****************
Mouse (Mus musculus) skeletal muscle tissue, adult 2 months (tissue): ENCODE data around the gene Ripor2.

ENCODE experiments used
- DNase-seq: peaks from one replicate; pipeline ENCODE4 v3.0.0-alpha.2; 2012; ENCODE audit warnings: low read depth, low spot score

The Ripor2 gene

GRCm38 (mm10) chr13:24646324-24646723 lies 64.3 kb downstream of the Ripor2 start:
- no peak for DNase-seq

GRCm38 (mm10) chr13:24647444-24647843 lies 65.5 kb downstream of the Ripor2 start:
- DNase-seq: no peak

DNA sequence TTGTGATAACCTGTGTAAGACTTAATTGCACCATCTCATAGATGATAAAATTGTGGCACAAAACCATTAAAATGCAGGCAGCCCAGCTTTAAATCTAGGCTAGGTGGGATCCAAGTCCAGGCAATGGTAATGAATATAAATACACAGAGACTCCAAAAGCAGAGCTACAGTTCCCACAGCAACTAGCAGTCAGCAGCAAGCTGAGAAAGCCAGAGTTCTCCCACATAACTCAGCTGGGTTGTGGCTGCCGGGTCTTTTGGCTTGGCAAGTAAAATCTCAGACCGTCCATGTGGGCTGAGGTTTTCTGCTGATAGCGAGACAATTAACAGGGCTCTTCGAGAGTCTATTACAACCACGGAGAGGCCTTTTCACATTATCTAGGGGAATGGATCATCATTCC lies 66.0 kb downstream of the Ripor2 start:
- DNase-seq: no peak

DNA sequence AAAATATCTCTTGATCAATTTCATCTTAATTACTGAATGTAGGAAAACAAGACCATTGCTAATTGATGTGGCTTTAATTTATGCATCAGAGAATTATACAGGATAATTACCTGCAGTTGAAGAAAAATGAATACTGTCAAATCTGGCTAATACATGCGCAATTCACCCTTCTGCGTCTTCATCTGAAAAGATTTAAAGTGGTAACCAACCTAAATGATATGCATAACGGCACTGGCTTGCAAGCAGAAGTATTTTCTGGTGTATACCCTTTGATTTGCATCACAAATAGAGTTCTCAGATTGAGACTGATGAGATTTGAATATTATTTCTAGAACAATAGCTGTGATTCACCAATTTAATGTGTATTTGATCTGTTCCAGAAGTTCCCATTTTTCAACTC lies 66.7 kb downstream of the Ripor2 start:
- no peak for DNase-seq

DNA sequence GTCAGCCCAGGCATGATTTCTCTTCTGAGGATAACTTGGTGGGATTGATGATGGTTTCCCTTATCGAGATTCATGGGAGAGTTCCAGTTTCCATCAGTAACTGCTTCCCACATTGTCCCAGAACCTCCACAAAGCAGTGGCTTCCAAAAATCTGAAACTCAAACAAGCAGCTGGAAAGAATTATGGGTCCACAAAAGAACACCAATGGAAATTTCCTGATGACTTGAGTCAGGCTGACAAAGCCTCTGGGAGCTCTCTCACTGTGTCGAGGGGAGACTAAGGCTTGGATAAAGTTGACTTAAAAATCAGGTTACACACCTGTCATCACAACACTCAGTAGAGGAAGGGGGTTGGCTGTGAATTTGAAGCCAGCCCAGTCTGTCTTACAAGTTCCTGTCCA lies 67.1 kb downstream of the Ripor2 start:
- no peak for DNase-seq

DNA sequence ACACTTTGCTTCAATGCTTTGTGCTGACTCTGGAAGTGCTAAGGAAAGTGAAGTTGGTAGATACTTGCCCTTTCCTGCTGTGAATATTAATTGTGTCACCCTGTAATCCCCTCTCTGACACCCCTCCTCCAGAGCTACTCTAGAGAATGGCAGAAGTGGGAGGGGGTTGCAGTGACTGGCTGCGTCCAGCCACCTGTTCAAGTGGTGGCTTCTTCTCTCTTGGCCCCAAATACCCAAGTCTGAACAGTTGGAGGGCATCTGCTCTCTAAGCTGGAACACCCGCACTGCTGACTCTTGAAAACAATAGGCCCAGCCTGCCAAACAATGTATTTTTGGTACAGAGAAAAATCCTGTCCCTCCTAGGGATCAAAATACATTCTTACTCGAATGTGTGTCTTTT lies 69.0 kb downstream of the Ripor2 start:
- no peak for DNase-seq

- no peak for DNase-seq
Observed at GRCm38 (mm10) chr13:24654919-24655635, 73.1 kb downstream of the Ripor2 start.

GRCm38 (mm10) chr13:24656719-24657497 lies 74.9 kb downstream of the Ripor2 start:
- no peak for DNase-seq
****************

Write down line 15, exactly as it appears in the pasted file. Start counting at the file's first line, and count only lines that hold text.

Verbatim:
DNA sequence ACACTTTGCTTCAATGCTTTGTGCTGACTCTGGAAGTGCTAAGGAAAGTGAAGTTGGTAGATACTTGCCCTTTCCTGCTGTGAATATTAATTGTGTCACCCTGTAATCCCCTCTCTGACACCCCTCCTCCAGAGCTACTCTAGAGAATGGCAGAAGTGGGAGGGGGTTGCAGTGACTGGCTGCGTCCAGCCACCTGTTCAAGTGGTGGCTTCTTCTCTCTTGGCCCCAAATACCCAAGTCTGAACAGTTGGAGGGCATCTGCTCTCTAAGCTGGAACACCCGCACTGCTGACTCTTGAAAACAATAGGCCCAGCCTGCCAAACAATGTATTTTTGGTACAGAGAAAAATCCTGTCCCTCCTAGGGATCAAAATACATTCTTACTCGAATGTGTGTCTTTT lies 69.0 kb downstream of the Ripor2 start: